As the days/layoffs progress, it is interesting to watch the state of two formerly powerhouse [and to be fair, still powerful, just less so] Online firms, both with top-shelf names in the global brand arena.
With their ‘Models’ in question, revenues plunging, employees leaving en masse [willfully or not], I cannot help in my mind but to join at the hip, the current states of being at both AOL and MySpace. I don’t know why, other than maybe timing. Although both come from different times/different places, both have brought in [what they hope to be] game-changer CEO’s, and the going is proving quite difficult.
Both were ‘it’ firms at one point, both have huge Brand legacies, both are now struggling to adapt & adjust to new revenue sources. Both are fading. What is interesting to me, is, in the Online world, there often is no recovery, no coming back. Why is that? To me, the Web is essentially at this point in time, an extremely visible version of Schumpeter’s Creative Destruction concept, writ large.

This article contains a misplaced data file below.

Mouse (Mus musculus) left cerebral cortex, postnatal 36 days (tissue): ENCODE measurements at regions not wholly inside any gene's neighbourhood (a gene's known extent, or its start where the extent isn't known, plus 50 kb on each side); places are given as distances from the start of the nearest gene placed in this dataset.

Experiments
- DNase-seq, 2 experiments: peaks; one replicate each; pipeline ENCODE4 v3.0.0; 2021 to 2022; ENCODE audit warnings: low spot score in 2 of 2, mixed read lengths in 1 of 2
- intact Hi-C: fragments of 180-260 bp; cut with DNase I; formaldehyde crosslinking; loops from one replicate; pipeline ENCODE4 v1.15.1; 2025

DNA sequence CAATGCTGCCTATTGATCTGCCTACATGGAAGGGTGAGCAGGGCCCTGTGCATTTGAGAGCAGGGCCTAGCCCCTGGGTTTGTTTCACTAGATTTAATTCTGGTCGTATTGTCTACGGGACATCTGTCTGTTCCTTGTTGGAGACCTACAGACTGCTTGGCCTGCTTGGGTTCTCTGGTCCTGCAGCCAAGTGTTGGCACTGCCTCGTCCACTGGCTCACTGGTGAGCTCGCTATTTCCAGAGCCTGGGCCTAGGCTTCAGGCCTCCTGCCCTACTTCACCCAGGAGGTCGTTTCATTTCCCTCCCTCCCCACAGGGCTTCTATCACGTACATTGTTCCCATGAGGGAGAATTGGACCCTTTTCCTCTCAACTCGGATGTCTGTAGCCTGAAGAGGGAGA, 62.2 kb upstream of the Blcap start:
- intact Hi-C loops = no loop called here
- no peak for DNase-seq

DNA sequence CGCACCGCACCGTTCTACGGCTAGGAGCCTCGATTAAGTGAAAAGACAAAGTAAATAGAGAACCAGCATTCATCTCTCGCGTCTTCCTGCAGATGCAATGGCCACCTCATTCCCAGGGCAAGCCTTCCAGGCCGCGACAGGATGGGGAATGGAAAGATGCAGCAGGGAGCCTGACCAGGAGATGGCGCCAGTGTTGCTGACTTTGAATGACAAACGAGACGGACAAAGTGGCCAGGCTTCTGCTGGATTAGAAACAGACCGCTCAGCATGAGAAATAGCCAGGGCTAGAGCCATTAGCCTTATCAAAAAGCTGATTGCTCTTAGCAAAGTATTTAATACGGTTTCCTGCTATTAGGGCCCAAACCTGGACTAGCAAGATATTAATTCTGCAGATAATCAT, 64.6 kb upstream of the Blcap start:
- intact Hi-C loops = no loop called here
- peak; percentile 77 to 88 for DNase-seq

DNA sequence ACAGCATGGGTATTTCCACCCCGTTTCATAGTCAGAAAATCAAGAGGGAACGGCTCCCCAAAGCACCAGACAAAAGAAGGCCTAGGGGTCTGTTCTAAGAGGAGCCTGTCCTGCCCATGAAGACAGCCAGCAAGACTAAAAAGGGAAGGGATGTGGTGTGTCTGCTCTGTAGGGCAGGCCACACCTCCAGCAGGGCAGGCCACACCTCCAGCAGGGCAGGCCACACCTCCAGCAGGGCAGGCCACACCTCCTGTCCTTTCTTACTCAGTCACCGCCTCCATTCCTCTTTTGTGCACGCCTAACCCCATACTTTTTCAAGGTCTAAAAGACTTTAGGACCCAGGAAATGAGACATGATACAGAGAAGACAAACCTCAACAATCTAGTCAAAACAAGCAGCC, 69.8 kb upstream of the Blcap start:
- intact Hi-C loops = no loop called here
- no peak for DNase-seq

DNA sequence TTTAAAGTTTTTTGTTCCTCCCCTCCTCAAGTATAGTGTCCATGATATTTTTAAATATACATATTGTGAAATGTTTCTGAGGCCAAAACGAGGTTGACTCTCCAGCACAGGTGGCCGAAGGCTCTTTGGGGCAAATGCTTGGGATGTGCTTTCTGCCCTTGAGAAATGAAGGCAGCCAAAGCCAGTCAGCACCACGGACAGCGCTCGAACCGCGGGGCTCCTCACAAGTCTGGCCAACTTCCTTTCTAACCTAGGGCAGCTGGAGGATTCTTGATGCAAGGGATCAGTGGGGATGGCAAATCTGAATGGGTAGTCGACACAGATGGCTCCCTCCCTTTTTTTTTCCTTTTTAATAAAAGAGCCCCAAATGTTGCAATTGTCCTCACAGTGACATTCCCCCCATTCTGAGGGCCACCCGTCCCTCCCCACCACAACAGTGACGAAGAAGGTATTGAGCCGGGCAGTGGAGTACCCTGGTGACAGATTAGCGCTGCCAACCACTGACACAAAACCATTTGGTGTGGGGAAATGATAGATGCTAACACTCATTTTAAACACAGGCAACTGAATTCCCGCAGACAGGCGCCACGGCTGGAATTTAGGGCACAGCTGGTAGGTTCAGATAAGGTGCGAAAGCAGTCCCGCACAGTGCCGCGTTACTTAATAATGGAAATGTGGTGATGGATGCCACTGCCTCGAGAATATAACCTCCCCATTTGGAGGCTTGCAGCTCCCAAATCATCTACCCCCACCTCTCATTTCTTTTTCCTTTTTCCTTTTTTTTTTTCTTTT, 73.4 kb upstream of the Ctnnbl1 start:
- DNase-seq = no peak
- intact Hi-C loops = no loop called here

If you are, say Alcoa Aluminum, Oracle Software, or heck, even Intel…you can have your ups & downs, struggle, adapt, survive. Lose $2Bn last quarter? Shift things around, add a new product line, adjust your staff, boom. Next quarter [or next year] you are back to 12% y/o/y growth again. No, it’s not quite that easy, of course. But those firms DO come back.
How many do in the Online world? Maybe Michael Arrington of TechCrunch, and others, have it right with their ‘DeadPool’ concept. I notice that they don’t also have a ‘Revived Pool’ or a ‘Hey, You Made it Back from the Brink Pool’.
As those on the Sales side also ponder our futures, and the role we will play in securing & achieving Revenues for our firms going forward, these are items we should be paying attention to.